"After a 10-year run, Sotelo and Univision have agreed to part company," Univision said in a brief statement on Thursday. The company declined to provide a reason for Sotelo's sudden departure.
Radio stations unexpectedly learned Monday that Univision was no longer distributing Sotelo's Spanish-language radio show. Instead, the company encouraged stations to play music during Sotelo's regular time period.
"It's been a great run with Univision," Sotelo said in a statement distributed by Univision. The message noted that the Los Angeles based DJ was recently elected to the National Radio Hall of Fame.
Sotelo, whose nickname means Tweety Bird, is an immigrant from Jalisco, Mexico, who crossed illegally into the United States from Tijuana in 1986 as a 16-year-old. He rose to become one of this country's top-rated and best-known radio personalities.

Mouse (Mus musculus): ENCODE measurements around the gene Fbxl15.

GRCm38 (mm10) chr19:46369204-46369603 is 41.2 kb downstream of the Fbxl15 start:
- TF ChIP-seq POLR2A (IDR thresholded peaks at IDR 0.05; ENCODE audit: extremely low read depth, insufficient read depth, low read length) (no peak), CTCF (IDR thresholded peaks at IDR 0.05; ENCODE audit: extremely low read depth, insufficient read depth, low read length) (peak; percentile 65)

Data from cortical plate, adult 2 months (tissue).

Sotelo's Horatio Alger story, as well as his advocacy of immigrant rights, resonated with his core audience of recently arrived and first-generation Mexicans and Central Americans.
Univision syndicated his show nationally on more than 50 stations. Although his ratings for his show had declined in recent years, Sotelo continue to be a potent commercial draw. In June, the most recent month for which figures are available, Sotelo tied for sixth among morning radio hosts in the Los Angeles-Orange County media market regardless of language, according to the Arbitron ratings service.
"We thank Eddie for the contributions that he has made while at Univision Radio," said Jose Valle, president of Univision Radio Inc.
Thursday's statement was Univision's first public comment on the matter. The company did not say how it planned to replace Sotelo.